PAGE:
“The link between improved economic status and slowed population growth has been demonstrated in several countries. Central to achieving this success is sustainable development that includes not only economic growth, but a sharing of resources among all groups. Where this has happened, population growth has slowed the most: in parts of Sri Lanka, Taiwan, Malaysia, and Costa Rica, for example. Where economic growth has occurred but only the rich have grown richer, population growth has remained high. Examples include Brazil, the Philippines, and Thailand, where large families continue to be a major economic asset for the poor.” (page 666)
Poverty and hunger are also cyclical with each other, as the textbook points out:
“Not only does poverty cause hunger,” [in the obvious sense of not having enough money to buy food] “but tragically, hunger worsens poverty by robbing a person of the good health and the physical and mental energy needed to be active and productive. Hungry people simply cannot work hard enough to get themselves out of poverty. Providing nourishment is a necessary investment in the well-being of both individuals and nations.” (page 664)
(Here the textbook cites a paper by T. Atinmo and coauthors called “Breaking the poverty/malnutrition cycle in Africa and the Middle East” [Nutrition Reviews 67 (2009): 540-546].)
So at the extremes seen in developing countries, hunger leads to poverty, and widespread poverty leads to overpopulation, which leads right back to hunger, and the cycle goes on.
To me, this information is not only interesting and eye-opening; it’s also motivating, because it gives me something to focus on—world hunger and poverty relief.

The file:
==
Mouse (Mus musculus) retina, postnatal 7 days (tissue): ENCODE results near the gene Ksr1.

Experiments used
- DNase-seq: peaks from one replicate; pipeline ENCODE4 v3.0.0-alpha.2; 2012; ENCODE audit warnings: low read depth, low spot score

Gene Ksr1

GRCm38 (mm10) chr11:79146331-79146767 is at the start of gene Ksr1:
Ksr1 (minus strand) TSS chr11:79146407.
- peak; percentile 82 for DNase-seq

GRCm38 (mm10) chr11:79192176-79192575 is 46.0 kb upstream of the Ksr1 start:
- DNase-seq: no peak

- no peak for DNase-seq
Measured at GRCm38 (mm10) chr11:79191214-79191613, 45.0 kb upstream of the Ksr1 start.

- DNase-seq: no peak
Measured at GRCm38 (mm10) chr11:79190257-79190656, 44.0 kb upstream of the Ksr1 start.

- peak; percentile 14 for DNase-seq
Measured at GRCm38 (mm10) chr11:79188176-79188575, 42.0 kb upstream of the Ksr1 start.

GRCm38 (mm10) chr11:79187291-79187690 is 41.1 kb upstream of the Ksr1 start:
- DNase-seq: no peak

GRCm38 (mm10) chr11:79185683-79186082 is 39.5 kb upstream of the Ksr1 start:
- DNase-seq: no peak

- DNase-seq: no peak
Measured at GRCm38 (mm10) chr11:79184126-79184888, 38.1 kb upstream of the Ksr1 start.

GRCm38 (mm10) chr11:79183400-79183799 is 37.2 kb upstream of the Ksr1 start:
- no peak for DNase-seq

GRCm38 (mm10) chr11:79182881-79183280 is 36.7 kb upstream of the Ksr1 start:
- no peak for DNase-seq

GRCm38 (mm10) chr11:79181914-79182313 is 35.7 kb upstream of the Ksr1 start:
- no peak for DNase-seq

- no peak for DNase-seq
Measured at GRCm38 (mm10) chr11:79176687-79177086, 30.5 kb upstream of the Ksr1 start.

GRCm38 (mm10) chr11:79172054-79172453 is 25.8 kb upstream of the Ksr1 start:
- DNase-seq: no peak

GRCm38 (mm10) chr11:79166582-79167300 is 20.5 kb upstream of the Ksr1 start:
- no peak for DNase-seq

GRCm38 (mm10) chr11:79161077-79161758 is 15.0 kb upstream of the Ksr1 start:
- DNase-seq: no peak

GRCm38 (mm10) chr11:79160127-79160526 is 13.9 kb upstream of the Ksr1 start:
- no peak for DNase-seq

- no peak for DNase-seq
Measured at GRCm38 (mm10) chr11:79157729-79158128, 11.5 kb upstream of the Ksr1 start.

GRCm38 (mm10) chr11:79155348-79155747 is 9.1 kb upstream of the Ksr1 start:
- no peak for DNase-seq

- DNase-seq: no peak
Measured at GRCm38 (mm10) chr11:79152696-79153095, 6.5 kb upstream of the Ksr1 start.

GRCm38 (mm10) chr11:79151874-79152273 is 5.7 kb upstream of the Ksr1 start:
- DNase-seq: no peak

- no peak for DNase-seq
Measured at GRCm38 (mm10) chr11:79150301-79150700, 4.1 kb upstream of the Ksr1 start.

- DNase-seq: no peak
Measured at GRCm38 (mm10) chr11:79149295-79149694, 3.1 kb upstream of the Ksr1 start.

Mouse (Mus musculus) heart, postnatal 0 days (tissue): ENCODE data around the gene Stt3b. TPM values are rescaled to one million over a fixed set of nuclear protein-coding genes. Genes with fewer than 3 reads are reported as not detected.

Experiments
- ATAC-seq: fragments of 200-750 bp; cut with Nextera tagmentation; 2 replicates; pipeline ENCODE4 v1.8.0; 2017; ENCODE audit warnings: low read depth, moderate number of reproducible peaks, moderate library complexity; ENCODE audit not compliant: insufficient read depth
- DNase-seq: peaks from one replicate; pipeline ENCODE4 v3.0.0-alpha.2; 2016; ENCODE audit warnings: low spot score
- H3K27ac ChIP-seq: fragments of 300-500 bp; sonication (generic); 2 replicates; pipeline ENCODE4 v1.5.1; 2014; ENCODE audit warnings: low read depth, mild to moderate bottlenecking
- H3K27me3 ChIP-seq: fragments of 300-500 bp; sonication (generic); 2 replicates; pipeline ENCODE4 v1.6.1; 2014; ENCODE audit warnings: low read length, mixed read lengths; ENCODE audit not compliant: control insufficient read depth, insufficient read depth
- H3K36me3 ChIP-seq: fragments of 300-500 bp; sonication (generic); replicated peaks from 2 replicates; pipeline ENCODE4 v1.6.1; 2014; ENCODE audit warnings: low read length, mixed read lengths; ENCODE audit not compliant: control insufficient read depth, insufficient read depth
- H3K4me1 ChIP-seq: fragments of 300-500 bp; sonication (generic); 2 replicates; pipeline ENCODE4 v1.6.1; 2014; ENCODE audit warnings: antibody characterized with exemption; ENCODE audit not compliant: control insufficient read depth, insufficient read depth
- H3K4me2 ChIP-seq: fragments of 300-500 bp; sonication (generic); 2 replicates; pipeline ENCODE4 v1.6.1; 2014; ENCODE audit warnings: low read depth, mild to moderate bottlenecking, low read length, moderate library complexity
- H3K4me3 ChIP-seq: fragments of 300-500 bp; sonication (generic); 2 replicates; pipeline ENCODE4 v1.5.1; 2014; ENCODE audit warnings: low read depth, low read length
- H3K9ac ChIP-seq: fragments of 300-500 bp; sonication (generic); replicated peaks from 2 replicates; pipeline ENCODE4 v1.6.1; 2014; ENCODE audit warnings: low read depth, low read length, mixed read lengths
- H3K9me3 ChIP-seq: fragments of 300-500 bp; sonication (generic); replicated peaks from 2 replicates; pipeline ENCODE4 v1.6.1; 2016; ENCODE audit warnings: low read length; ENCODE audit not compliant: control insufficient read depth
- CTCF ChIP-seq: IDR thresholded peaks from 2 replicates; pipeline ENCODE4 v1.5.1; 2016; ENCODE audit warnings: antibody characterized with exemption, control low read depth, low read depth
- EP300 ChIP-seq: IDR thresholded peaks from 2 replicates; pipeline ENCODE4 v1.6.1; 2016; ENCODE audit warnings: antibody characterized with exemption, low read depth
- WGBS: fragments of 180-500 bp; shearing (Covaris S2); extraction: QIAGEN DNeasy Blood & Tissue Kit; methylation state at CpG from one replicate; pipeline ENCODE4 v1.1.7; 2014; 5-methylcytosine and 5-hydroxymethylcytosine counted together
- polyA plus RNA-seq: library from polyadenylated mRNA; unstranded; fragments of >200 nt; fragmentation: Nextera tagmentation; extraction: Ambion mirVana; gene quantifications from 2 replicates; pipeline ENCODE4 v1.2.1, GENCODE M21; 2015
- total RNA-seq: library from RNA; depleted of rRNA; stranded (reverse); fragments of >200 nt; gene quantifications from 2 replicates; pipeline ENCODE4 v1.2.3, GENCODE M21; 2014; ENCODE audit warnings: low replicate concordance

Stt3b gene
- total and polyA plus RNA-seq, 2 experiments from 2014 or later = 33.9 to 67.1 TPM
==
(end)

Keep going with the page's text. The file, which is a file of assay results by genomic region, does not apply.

“Most people cannot grasp the severity of poverty in the developing world. Of the world’s 7 billion people, 25 percent have no land and no possessions at all…they survive on little more than $1 a day each, and they lack safe housing, clean water, and health care.” (page 664)
“Worldwide, one person in every eight experiences persistent hunger…Tens of thousands of people die of hunger-related causes each day—one child every 5 seconds.” (page 659)
This is very sad.
It’s humbling to look my privilege-guilt in the face and realize that even if I gave away every cent of my money and devoted myself to feeding hungry people, it would barely make a dent in the problem worldwide. But that also doesn’t mean that it wouldn’t make any difference and that because I can’t fix the whole problem I shouldn’t even bother my comfortable little head about these far-off, too-big-for-me-to-solve problems.
On the contrary. I may not be able to single-handedly solve world hunger, and I’m not prepared to sacrifice my life for the cause, but I can donate money now and then to one of the many reputable organizations that are working hard to make a difference. I can also donate some time and energy to my local food bank to help the hungry here at home, of whom there are far too many.
I can do something, however small. And in general, I can try to stay more aware of these problems, compassionate for those suffering from them, and open to other ways in which I might be able to help.